CPR is taught using the two-hand method, however, if the individual suffering a cardiac arrest emergency is not an adult, different styles of CPR may be used instead. A toddler or child would usually not require the full force of two adult hands. For a smaller child or toddler, a one-hand method can be used to provide CPR. This is similar to the regular CPR method, but without the second, overlaying hand. For an infant, a two-finger or two-thumb method may be used to compress the chest, so as not to hurt the newborn.

 

Results

Performing CPR on an individual can double, or even triple, their chances of survival if administered immediately. It is important to perform CPR correctly on both men and women to give each a better chance at survival. While a child or infant may have a lower chance of a cardiac arrest emergency that requires CPR, giving those individuals a higher chance of survival matters, too. Every second counts!

 

 

 

 

References

https://cpr.heart.org/en/resources/cpr-facts-and-stats

https://www.ahajournals.org/doi/10.1161/circ.142.suppl_4.139

https://www.heart.org/en/news/2020/11/23/why-people-fear-performing-cpr-on-women-and-what-to-do-about-it

https://www.nhlbi.nih.gov/health/cardiac-arrest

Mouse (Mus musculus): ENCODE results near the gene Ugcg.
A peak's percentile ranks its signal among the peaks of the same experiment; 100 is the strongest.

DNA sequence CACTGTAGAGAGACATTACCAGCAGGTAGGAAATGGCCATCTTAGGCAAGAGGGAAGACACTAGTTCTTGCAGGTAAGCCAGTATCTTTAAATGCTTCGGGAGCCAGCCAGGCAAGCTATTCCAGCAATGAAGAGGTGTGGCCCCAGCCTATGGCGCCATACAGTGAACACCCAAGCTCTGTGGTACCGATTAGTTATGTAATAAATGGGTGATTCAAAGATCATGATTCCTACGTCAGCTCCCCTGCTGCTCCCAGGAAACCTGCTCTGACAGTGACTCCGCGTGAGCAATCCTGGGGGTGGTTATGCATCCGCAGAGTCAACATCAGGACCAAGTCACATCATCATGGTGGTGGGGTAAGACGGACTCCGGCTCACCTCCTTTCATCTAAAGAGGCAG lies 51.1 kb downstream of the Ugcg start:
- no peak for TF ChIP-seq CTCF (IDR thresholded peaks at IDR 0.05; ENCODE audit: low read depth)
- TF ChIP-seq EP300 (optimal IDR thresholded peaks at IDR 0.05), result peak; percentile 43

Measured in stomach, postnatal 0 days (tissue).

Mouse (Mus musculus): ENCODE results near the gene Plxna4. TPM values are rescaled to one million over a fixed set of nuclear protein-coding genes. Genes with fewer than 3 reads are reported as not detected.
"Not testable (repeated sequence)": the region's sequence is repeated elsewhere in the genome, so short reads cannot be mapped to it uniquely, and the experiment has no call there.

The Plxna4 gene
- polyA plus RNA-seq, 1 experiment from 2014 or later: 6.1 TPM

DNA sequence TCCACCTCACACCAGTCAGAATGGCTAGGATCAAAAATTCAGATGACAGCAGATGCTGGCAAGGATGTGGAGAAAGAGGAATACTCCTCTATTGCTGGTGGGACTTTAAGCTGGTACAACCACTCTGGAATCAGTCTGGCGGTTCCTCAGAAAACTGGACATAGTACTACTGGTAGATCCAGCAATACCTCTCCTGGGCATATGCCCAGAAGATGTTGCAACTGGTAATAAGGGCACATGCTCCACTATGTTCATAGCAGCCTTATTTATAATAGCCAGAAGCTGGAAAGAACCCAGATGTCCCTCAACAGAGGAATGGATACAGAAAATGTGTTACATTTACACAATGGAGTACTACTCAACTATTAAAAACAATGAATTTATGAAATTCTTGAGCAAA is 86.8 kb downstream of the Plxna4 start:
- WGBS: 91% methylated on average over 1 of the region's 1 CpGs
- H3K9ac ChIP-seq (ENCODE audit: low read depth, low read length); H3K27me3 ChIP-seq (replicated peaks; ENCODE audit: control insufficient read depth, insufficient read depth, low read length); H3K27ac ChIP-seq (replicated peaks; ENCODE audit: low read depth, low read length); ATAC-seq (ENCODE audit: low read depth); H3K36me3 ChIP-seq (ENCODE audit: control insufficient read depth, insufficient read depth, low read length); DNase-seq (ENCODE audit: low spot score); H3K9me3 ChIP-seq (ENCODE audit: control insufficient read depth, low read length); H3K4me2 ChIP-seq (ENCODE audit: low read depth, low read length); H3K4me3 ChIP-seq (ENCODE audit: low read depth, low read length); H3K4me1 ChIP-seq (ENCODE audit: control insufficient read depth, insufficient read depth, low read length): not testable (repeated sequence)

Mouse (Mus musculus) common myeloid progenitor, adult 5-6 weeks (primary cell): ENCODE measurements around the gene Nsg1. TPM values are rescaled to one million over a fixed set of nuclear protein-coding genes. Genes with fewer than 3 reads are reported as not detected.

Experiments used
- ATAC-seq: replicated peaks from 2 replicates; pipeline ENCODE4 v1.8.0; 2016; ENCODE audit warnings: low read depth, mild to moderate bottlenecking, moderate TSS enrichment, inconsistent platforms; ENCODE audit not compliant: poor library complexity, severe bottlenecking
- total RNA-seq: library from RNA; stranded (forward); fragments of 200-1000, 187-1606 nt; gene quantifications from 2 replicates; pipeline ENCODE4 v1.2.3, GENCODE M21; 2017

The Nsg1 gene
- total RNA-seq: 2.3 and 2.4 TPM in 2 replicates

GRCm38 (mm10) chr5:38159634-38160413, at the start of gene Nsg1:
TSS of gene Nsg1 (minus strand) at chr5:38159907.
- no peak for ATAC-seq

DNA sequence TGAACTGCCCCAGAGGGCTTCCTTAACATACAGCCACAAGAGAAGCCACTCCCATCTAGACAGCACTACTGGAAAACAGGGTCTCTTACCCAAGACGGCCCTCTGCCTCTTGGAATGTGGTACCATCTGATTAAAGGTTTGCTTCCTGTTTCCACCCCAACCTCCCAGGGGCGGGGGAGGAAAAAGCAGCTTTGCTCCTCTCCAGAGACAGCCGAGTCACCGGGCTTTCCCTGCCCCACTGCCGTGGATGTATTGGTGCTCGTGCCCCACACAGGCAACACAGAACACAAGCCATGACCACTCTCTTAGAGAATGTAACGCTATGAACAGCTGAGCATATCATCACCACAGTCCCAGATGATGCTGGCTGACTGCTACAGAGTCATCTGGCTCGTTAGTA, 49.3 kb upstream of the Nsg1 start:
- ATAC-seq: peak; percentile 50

https://www.redcross.org/take-a-class/cpr/performing-cpr/child-baby-cpr

Posted in Emergency Preparedness and Sudden Cardiac Arrest

CPR & AED Awareness for Your School

Cardiac Arrest

National CPR and AED Awareness Week is June 1st through June 7th! Now more than ever, it’s important to ensure that your equipment is up to date in case of emergency. According to the American Heart Association, cardiac arrest occurs in about 7,000 children outside of the hospital each year. In addition, there are also about 10,000 cardiac arrest events in the workplace every year. It could happen to any student or faculty member and making sure those in an educational environment are properly trained can save a life.

 

AED Maintenance & Accessories

Just as CPR (cardiopulmonary resuscitation) and AED (automated external defibrillator) certification needs to be renewed every couple years, batteries and pads for AED devices must also be maintained. Depending on model and life expectancy of the device, batteries and pads must be replaced every two to five years. For example, a Zoll AED 3 has both an electrode pad and battery lifespan of five years. This specific device even includes a warranty of eight years for the device itself and its battery. Be vigilant for any wear and tear of an AED, however, a service indicator light will appear if maintenance is necessary. Every AED is different, so always consult the owner’s manual for proper care and device use.